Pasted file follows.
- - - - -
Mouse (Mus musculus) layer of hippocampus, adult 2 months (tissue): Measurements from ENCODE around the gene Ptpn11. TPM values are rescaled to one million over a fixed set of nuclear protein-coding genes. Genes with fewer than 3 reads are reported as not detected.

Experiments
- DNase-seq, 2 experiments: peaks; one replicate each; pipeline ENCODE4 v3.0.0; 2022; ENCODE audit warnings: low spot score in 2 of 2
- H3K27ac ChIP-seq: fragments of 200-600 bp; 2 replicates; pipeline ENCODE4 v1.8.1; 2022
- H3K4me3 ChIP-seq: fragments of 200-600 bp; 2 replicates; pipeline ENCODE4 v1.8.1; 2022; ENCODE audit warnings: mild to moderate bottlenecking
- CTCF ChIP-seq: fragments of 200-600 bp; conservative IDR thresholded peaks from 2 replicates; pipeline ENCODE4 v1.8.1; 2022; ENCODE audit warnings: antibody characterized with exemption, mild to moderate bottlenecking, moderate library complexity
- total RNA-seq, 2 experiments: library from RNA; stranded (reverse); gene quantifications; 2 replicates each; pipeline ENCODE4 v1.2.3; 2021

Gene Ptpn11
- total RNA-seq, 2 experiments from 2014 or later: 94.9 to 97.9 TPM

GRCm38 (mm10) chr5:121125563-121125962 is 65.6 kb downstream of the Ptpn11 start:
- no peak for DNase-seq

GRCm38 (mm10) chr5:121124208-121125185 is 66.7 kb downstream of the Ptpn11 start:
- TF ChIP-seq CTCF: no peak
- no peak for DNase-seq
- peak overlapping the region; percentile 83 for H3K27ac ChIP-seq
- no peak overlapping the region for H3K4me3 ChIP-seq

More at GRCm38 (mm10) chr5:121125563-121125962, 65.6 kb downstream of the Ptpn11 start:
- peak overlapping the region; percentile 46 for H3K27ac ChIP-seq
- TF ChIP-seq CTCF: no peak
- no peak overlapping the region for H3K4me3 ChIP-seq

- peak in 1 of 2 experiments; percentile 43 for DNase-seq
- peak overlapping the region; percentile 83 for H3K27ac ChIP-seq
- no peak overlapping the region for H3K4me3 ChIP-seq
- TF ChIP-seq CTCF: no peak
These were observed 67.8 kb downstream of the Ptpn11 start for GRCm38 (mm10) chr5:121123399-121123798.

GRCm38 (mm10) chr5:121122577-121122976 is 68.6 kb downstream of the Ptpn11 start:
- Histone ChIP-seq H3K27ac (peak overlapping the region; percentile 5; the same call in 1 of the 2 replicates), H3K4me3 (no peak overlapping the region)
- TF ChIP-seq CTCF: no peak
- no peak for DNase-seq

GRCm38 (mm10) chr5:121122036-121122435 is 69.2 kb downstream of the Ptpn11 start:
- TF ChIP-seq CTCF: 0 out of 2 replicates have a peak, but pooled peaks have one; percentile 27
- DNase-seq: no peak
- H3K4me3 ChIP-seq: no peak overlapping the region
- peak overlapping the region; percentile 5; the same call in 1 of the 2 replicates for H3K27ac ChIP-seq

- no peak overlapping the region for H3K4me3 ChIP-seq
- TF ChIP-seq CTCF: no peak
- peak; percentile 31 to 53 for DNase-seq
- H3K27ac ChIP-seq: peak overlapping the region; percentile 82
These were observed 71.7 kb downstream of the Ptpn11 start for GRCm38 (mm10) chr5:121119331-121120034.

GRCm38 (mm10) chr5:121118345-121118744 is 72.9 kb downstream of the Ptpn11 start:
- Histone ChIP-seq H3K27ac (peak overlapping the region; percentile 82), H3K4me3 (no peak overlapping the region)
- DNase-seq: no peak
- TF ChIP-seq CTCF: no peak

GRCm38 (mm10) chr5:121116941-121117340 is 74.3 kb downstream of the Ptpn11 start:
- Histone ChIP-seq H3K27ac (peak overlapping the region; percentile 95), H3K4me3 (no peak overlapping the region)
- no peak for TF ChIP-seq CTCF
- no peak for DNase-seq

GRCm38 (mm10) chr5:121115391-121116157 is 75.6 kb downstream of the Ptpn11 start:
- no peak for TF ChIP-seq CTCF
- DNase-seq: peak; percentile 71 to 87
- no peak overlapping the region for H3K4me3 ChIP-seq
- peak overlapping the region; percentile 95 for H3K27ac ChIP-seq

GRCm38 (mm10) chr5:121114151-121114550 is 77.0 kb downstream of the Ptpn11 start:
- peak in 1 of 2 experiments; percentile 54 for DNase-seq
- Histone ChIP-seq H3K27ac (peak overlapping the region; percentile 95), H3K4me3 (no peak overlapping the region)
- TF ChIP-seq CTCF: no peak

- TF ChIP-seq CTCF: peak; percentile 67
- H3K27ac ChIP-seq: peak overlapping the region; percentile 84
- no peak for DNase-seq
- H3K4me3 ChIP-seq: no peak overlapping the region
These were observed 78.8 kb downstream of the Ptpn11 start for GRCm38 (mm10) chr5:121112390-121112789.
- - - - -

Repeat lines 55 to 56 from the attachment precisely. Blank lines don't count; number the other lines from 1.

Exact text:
- Histone ChIP-seq H3K27ac (peak overlapping the region; percentile 95), H3K4me3 (no peak overlapping the region)
- TF ChIP-seq CTCF: no peak